The 400-Word Review: Downton Abbey

The acclaimed series makes a handsome, if compressed, jump to the big screen.


In a veritable cascade of wit, hats and impeccable posture, the longtime television phenomenon “Downton Abbey” has made its jump to the big screen. The film of the same name (less of a postscript and more of a check-in) visits the series’ primary characters about 18 months after the conclusion of the series, on the occasion of a royal visit to the titular estate.

I should deliver an unavoidable caveat at this point: I’ve never seen a moment of the series. I understand it involves a large house, a high-strung staff and scathing put-downs. But my intentions to catch up on the show faltered when … well, when I noticed that there are a lot of episodes.

Yet I enjoyed my somewhat clueless visit to Downton, which probably means that devotees will be pleased. In the absence of previous attachment, I was drawn in primarily by the excellent performances and beautiful, soothing atmosphere (largely achieved via John Lunn’s excellent score).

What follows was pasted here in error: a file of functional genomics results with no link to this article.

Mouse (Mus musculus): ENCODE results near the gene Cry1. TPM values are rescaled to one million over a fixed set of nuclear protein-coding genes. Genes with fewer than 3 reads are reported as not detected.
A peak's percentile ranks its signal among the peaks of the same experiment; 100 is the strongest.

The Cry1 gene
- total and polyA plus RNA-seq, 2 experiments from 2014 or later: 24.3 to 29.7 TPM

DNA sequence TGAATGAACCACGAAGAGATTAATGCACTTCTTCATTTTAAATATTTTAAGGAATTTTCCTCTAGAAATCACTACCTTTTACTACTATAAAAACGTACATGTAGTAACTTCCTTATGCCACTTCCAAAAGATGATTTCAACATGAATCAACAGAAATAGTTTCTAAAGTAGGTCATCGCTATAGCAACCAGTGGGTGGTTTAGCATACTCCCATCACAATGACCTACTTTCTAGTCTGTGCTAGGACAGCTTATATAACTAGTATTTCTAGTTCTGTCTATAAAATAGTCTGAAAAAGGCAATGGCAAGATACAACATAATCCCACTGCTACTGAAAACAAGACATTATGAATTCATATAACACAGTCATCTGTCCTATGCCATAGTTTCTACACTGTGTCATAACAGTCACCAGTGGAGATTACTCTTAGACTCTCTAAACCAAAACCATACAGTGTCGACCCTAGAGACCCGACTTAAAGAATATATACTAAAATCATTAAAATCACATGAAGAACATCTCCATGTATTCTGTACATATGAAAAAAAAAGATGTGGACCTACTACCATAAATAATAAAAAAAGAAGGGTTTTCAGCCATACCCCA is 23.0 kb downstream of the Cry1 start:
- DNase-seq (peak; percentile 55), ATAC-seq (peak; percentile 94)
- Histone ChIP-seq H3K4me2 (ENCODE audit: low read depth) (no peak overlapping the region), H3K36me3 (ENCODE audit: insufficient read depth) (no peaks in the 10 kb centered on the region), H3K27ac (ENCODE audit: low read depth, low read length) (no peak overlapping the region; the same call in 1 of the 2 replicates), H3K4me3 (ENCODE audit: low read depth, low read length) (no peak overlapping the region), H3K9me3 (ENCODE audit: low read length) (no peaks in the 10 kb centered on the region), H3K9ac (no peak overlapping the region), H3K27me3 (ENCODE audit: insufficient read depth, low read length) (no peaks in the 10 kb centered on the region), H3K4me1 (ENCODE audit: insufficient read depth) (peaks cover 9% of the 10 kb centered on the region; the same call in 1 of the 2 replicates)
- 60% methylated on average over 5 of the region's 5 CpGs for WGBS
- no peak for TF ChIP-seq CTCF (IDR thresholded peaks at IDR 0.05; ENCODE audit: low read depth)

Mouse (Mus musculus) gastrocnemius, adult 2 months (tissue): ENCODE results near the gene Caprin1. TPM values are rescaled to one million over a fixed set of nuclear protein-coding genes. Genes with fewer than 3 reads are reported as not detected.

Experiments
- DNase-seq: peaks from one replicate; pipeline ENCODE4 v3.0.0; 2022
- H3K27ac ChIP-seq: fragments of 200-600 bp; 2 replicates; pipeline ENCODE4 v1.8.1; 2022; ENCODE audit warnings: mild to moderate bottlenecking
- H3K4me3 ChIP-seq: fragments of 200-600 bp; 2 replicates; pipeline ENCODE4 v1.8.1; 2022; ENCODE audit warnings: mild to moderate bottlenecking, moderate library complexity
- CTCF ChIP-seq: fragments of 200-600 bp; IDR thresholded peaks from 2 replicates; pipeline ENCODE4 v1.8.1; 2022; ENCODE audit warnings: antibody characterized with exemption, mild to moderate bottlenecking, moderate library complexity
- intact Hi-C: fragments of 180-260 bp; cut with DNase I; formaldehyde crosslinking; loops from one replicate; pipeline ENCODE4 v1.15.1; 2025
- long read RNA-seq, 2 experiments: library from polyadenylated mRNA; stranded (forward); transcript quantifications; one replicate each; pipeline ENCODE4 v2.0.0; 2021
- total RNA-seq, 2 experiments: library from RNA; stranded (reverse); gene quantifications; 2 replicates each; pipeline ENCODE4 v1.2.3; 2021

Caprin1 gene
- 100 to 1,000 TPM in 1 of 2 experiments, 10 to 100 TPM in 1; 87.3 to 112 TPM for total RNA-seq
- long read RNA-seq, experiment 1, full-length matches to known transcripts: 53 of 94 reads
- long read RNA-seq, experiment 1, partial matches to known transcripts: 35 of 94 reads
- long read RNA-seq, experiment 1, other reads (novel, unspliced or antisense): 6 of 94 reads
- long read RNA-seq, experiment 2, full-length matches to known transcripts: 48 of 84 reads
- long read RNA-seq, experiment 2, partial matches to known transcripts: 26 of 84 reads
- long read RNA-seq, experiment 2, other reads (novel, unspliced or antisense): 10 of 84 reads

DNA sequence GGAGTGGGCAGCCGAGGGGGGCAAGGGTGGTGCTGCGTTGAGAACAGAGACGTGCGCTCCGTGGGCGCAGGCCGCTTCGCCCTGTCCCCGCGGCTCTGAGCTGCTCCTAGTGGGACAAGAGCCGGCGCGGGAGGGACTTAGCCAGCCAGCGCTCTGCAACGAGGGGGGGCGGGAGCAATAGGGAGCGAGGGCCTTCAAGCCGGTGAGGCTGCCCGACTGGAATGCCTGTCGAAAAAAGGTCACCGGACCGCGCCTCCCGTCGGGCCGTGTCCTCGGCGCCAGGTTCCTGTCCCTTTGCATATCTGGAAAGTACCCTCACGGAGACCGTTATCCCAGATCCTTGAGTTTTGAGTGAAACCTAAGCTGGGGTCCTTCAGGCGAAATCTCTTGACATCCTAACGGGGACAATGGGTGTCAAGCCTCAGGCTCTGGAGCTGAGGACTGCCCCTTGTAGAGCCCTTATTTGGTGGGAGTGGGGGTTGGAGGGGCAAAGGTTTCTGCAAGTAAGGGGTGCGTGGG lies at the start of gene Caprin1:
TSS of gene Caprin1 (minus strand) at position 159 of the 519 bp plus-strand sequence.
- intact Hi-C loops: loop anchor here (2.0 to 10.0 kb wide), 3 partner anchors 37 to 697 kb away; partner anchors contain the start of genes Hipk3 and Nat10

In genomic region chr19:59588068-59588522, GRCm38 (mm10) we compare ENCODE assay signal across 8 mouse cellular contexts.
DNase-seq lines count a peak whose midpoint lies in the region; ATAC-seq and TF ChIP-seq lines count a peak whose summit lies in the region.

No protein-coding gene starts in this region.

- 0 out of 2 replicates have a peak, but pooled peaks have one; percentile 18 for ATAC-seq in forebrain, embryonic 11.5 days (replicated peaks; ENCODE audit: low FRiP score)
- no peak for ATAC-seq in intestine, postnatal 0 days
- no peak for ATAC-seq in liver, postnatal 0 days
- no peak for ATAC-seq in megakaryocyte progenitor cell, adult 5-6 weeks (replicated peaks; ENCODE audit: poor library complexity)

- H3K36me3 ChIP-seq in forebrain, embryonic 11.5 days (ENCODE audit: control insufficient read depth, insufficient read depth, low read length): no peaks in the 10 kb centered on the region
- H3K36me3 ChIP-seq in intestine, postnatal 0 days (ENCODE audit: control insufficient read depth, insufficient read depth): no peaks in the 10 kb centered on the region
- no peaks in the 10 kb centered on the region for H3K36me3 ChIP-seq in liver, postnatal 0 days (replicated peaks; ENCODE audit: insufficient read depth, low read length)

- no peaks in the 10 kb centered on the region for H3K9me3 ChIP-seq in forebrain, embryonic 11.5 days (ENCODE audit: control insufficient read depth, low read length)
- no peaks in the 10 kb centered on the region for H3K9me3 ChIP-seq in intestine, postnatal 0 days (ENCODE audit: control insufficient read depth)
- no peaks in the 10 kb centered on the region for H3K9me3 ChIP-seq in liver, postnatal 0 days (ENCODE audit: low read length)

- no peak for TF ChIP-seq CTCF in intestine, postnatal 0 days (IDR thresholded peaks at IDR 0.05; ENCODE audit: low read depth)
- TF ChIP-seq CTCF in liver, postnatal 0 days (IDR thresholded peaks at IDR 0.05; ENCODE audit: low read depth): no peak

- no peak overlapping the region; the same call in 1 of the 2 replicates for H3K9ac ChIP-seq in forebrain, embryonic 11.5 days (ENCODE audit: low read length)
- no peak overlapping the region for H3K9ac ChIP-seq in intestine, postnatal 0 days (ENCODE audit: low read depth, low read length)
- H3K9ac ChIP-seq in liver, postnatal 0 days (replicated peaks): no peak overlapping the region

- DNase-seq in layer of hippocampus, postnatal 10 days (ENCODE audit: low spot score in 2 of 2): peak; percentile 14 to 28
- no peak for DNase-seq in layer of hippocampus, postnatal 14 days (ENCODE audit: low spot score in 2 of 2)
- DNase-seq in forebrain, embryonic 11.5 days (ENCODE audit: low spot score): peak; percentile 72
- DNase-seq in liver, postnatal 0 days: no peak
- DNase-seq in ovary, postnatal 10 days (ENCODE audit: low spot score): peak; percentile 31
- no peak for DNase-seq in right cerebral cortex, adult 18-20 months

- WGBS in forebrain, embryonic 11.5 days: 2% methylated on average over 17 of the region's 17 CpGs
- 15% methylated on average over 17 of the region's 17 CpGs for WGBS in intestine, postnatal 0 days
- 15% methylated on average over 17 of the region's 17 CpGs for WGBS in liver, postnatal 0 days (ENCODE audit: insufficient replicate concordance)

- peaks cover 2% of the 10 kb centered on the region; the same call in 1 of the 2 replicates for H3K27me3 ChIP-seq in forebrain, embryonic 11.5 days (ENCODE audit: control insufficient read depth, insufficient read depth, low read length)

The Crawleys and their assorted associates are informed that King George V (Simon Jones) and Queen Mary (Geraldine James) intend to spend a night at Downton Abbey as part of a royal tour. The preparations for the visit form a backbone for the ensuing drama, ranging in severity and scope from minor squabbles over rank and authority in the kitchen to a clandestine assassination plot.

As with most decent yarns, the circumstances merely give some drive to personal dramas. My lack of familiarity makes me tentative to give much context to anything — I cannot fathom what counts as a spoiler in a movie where someone makes a shocking revelation in nearly every scene — but I’ll just say that the business about an attempt on the king’s life does not rank in the film’s 10 most thoroughly explored dilemmas.

“Downton Abbey” feels, quite appropriately, like a condensed season of TV; there isn’t really one thing that this film is about so much as there are innumerable small arcs. In some ways, the compression is obvious and limiting; some plots are set up in one scene and then resolved in the next, with barely any room to breathe. I’d wager that the film may have been better served as a full season of the series. While I have no idea whether or not it will be enough to satiate a fanbase hungry for more, it is nevertheless a pleasant diversion.

My Rating: 7/10

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